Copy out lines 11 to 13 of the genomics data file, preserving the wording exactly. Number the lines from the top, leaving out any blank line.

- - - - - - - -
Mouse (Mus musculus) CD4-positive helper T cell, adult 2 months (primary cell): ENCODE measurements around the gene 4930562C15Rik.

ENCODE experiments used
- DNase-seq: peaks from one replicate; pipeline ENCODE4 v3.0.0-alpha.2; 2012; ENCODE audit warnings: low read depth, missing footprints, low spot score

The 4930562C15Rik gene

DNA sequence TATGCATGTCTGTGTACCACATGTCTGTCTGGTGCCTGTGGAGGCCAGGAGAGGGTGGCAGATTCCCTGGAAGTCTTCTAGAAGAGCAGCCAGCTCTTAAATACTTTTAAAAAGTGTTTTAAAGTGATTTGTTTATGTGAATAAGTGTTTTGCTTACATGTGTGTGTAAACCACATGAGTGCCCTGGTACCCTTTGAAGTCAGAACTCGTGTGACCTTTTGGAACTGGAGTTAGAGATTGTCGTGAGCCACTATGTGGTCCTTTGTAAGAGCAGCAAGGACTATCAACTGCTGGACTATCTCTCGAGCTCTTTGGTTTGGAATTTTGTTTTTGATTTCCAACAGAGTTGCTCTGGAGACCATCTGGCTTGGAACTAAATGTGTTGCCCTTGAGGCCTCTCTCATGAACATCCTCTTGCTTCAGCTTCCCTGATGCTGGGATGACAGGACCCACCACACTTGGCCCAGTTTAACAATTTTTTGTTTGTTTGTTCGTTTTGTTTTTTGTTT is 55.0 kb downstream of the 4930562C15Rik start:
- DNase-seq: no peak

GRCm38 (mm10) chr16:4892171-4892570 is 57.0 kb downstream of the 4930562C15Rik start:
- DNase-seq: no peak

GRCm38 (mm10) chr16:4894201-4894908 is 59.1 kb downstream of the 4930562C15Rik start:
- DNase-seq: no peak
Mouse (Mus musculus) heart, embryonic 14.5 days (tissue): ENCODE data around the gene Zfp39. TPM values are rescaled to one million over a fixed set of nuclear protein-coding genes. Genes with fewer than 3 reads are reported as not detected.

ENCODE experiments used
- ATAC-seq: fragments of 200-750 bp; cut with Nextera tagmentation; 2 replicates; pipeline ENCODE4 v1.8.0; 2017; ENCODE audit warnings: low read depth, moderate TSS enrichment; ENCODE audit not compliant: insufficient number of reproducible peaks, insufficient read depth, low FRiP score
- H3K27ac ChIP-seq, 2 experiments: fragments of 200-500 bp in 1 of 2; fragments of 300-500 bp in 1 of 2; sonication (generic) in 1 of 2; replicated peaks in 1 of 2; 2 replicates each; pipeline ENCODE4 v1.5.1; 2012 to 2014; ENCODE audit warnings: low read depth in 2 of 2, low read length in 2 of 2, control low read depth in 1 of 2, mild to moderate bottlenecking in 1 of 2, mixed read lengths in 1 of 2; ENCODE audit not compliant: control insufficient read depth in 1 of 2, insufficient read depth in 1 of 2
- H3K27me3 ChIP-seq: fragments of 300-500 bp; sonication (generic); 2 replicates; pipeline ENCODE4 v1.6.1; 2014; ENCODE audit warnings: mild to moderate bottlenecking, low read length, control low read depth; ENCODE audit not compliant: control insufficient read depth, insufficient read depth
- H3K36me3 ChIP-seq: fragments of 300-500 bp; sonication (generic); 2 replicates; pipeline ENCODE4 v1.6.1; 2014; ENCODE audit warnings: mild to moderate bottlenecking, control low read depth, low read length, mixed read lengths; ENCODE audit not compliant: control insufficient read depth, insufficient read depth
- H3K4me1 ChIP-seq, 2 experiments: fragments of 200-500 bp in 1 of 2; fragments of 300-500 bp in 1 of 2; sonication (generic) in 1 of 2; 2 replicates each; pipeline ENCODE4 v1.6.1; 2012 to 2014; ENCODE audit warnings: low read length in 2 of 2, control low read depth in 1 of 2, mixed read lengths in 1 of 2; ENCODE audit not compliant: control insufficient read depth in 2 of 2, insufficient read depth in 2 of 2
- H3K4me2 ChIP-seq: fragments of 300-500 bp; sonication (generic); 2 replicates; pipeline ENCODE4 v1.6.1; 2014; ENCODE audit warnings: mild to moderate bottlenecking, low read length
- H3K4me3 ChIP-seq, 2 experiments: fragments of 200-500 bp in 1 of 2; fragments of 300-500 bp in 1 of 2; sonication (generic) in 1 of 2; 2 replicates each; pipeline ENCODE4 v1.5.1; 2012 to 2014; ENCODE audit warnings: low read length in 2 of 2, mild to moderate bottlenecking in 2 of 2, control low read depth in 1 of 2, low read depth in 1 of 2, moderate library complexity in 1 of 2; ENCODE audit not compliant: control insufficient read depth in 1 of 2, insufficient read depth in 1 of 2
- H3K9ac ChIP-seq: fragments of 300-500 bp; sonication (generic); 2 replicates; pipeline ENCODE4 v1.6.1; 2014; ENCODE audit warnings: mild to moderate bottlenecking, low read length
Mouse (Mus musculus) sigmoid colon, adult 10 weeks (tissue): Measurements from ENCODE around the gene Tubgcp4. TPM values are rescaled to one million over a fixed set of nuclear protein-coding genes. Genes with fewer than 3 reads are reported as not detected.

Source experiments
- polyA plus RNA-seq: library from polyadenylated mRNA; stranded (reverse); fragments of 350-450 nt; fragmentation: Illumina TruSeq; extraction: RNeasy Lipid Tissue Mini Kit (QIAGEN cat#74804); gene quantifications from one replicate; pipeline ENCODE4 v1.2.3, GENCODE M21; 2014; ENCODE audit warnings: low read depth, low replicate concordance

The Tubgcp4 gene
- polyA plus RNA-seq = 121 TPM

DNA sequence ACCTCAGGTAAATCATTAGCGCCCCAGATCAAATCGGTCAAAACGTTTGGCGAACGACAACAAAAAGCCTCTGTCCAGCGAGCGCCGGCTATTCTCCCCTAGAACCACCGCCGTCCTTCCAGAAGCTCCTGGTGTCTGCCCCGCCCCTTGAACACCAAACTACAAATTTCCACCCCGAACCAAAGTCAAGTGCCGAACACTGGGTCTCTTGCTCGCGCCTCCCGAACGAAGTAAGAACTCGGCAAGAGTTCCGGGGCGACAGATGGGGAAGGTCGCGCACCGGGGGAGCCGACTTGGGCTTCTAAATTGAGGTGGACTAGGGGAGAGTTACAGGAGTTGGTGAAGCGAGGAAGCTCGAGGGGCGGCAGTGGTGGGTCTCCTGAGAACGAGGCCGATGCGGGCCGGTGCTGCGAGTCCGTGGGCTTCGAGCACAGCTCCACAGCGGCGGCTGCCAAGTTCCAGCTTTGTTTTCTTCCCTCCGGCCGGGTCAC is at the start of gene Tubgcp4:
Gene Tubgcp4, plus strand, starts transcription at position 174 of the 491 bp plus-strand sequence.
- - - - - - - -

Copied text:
Mouse (Mus musculus) heart, embryonic 14.5 days (tissue): ENCODE data around the gene Zfp39. TPM values are rescaled to one million over a fixed set of nuclear protein-coding genes. Genes with fewer than 3 reads are reported as not detected.

ENCODE experiments used
- ATAC-seq: fragments of 200-750 bp; cut with Nextera tagmentation; 2 replicates; pipeline ENCODE4 v1.8.0; 2017; ENCODE audit warnings: low read depth, moderate TSS enrichment; ENCODE audit not compliant: insufficient number of reproducible peaks, insufficient read depth, low FRiP score